Flight of the Phoenix (12A)
Time Out saysJohn Moore’s streamlined remake of Robert Aldrich’s 1965 action-adventure trims 30 minutes from the running time, but the shortest route is seldom the most interesting. When their cargo plane crash-lands in the Gobi desert, the 11 survivors face a stark choice. Caught between flyboy Dennis Quaid’s jaded fatalism and nerdy airplane designer Giovanni Ribisi’s quirky optimism, they can either wait for help to arrive or use their energies and dwindling supplies to build a new plane from the wreckage of the old one.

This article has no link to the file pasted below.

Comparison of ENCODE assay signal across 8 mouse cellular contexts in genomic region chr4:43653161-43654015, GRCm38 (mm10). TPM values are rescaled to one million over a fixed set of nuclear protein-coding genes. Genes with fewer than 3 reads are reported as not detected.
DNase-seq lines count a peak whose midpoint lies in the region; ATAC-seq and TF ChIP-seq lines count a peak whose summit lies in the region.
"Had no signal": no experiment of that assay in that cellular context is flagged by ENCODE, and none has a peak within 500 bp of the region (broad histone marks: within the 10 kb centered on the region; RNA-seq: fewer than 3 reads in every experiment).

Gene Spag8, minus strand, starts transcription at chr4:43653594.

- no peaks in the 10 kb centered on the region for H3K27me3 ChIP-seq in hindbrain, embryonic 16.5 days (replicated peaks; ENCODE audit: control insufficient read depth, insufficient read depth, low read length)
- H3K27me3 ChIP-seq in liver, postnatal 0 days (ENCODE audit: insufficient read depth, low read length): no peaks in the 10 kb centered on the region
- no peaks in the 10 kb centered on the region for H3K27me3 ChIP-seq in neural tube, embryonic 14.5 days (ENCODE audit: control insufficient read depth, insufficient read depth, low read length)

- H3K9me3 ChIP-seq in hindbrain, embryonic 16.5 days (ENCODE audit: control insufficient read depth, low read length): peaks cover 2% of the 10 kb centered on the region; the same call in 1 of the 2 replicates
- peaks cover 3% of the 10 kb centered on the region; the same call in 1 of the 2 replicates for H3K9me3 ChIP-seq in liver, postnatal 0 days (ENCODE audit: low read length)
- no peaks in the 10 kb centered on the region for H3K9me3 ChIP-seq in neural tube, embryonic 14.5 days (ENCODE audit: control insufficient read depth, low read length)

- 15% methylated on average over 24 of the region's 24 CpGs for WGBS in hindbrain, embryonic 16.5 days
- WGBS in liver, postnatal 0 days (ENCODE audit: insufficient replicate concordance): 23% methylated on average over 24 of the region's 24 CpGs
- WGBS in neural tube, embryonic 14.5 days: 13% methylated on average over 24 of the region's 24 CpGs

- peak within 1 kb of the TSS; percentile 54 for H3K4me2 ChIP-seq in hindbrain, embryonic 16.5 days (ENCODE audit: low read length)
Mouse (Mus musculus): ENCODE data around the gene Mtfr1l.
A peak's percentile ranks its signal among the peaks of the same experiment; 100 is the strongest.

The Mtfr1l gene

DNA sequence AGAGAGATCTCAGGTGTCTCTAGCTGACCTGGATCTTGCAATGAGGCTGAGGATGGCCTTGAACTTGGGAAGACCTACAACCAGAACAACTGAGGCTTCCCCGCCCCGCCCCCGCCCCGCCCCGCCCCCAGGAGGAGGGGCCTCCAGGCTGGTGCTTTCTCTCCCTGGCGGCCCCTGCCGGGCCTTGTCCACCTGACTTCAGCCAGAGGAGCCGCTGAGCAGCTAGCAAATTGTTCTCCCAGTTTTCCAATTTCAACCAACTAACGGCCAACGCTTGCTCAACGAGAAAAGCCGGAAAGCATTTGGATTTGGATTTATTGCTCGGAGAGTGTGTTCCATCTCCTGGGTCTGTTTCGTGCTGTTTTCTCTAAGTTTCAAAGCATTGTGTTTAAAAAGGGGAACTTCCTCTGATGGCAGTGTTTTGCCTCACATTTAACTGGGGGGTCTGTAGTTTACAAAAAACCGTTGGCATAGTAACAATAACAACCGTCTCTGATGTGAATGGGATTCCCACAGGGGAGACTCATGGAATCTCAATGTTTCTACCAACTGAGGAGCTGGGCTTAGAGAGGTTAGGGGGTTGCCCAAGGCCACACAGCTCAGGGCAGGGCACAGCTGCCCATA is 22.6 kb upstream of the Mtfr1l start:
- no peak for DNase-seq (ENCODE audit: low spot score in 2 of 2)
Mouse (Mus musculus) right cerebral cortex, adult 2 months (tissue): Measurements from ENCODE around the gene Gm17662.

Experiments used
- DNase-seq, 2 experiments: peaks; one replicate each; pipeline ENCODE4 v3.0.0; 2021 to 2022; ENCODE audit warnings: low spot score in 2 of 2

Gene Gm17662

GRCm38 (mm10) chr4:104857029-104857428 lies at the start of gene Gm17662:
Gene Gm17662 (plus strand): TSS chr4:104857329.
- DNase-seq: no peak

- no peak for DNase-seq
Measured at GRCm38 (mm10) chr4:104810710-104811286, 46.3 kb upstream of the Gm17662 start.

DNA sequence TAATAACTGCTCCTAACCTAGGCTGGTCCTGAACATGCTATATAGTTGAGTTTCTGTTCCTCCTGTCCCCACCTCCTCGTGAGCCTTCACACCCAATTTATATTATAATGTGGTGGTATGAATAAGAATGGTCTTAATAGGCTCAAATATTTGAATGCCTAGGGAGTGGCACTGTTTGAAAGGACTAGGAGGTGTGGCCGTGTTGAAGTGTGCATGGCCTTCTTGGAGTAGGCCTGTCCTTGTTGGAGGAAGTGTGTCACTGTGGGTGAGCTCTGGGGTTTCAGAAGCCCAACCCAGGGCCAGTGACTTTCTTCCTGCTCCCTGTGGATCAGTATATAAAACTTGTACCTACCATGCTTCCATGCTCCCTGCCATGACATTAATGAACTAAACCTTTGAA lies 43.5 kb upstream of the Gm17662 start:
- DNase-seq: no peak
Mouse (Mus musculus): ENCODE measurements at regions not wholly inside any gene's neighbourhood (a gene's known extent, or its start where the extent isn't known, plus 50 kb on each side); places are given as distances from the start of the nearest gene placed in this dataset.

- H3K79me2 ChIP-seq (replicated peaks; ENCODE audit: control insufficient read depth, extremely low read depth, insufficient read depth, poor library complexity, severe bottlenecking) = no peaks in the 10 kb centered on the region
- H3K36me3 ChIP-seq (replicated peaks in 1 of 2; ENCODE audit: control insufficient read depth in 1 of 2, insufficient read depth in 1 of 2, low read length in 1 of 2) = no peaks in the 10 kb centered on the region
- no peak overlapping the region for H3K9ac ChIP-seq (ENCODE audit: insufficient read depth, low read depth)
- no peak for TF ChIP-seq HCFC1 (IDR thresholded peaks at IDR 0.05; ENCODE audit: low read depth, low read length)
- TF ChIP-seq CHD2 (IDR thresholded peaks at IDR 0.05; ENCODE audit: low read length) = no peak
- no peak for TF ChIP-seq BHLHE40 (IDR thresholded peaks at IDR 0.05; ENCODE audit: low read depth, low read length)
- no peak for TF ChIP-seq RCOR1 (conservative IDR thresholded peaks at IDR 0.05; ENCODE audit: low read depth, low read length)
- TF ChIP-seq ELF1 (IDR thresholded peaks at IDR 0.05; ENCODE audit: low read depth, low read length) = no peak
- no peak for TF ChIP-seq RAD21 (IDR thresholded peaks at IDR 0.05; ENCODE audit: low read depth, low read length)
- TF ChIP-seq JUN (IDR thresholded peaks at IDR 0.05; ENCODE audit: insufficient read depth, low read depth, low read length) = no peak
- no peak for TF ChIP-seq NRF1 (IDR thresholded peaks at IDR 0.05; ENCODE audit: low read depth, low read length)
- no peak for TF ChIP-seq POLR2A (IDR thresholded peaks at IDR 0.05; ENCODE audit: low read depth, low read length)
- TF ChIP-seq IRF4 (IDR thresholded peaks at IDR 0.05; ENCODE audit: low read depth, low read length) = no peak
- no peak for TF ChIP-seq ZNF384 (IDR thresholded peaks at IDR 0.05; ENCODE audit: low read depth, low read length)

If scriptwriters Scott Frank and Ed Burns had explored these tense group dynamics more fully, the grounded desert scenes might have generated some suspense and psychological drama. Instead, the sketchy characters and flat dialogue just fill the space between the bracketing set-pieces: the brilliantly staged opening crash and the nail-biting attempted take-off. Even given more to do, Quaid is no James Stewart, and the rest of the group barely register. So only the blond-haired, bespectacled Ribisi matches the intensity of his predecessor, Hardy Kruger.